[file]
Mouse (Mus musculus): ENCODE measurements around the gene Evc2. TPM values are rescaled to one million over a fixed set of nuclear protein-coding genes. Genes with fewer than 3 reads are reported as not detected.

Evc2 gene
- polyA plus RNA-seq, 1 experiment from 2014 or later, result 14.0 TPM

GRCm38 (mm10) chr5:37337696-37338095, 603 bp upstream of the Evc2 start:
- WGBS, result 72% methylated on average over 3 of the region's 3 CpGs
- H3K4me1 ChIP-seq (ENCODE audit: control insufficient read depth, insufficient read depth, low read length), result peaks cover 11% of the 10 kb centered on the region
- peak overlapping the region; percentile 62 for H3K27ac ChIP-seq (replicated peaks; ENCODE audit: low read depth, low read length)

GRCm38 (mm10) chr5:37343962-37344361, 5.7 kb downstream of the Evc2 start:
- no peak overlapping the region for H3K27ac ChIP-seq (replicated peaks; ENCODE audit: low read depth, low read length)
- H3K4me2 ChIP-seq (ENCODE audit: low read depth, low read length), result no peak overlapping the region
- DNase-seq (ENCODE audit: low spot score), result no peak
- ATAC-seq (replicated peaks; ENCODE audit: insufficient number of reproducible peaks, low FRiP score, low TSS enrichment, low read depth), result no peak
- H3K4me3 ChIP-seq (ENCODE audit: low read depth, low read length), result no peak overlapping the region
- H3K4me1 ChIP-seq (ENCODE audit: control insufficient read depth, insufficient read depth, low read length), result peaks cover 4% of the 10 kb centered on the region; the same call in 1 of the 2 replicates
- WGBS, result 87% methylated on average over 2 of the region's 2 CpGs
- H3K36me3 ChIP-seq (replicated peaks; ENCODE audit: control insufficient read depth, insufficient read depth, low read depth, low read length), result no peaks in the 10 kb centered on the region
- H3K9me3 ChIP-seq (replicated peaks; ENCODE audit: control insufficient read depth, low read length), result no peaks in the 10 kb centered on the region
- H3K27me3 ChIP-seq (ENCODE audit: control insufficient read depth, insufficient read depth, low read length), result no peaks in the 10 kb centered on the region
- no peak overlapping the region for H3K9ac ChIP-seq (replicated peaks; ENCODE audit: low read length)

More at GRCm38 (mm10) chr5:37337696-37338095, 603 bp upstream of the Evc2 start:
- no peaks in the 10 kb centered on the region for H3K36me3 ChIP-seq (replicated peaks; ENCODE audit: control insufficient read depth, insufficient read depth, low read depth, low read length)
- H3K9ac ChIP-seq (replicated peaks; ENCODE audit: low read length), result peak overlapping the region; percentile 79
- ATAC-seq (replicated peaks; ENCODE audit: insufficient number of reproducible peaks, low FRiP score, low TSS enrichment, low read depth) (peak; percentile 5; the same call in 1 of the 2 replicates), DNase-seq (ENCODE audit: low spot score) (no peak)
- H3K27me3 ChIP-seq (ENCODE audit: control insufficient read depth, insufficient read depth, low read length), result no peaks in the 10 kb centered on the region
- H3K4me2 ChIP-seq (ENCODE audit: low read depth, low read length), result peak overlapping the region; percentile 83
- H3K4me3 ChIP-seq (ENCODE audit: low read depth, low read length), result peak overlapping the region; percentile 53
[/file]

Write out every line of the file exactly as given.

Mouse (Mus musculus): ENCODE measurements around the gene Evc2. TPM values are rescaled to one million over a fixed set of nuclear protein-coding genes. Genes with fewer than 3 reads are reported as not detected.

Evc2 gene
- polyA plus RNA-seq, 1 experiment from 2014 or later, result 14.0 TPM

GRCm38 (mm10) chr5:37337696-37338095, 603 bp upstream of the Evc2 start:
- WGBS, result 72% methylated on average over 3 of the region's 3 CpGs
- H3K4me1 ChIP-seq (ENCODE audit: control insufficient read depth, insufficient read depth, low read length), result peaks cover 11% of the 10 kb centered on the region
- peak overlapping the region; percentile 62 for H3K27ac ChIP-seq (replicated peaks; ENCODE audit: low read depth, low read length)

GRCm38 (mm10) chr5:37343962-37344361, 5.7 kb downstream of the Evc2 start:
- no peak overlapping the region for H3K27ac ChIP-seq (replicated peaks; ENCODE audit: low read depth, low read length)
- H3K4me2 ChIP-seq (ENCODE audit: low read depth, low read length), result no peak overlapping the region
- DNase-seq (ENCODE audit: low spot score), result no peak
- ATAC-seq (replicated peaks; ENCODE audit: insufficient number of reproducible peaks, low FRiP score, low TSS enrichment, low read depth), result no peak
- H3K4me3 ChIP-seq (ENCODE audit: low read depth, low read length), result no peak overlapping the region
- H3K4me1 ChIP-seq (ENCODE audit: control insufficient read depth, insufficient read depth, low read length), result peaks cover 4% of the 10 kb centered on the region; the same call in 1 of the 2 replicates
- WGBS, result 87% methylated on average over 2 of the region's 2 CpGs
- H3K36me3 ChIP-seq (replicated peaks; ENCODE audit: control insufficient read depth, insufficient read depth, low read depth, low read length), result no peaks in the 10 kb centered on the region
- H3K9me3 ChIP-seq (replicated peaks; ENCODE audit: control insufficient read depth, low read length), result no peaks in the 10 kb centered on the region
- H3K27me3 ChIP-seq (ENCODE audit: control insufficient read depth, insufficient read depth, low read length), result no peaks in the 10 kb centered on the region
- no peak overlapping the region for H3K9ac ChIP-seq (replicated peaks; ENCODE audit: low read length)

More at GRCm38 (mm10) chr5:37337696-37338095, 603 bp upstream of the Evc2 start:
- no peaks in the 10 kb centered on the region for H3K36me3 ChIP-seq (replicated peaks; ENCODE audit: control insufficient read depth, insufficient read depth, low read depth, low read length)
- H3K9ac ChIP-seq (replicated peaks; ENCODE audit: low read length), result peak overlapping the region; percentile 79
- ATAC-seq (replicated peaks; ENCODE audit: insufficient number of reproducible peaks, low FRiP score, low TSS enrichment, low read depth) (peak; percentile 5; the same call in 1 of the 2 replicates), DNase-seq (ENCODE audit: low spot score) (no peak)
- H3K27me3 ChIP-seq (ENCODE audit: control insufficient read depth, insufficient read depth, low read length), result no peaks in the 10 kb centered on the region
- H3K4me2 ChIP-seq (ENCODE audit: low read depth, low read length), result peak overlapping the region; percentile 83
- H3K4me3 ChIP-seq (ENCODE audit: low read depth, low read length), result peak overlapping the region; percentile 53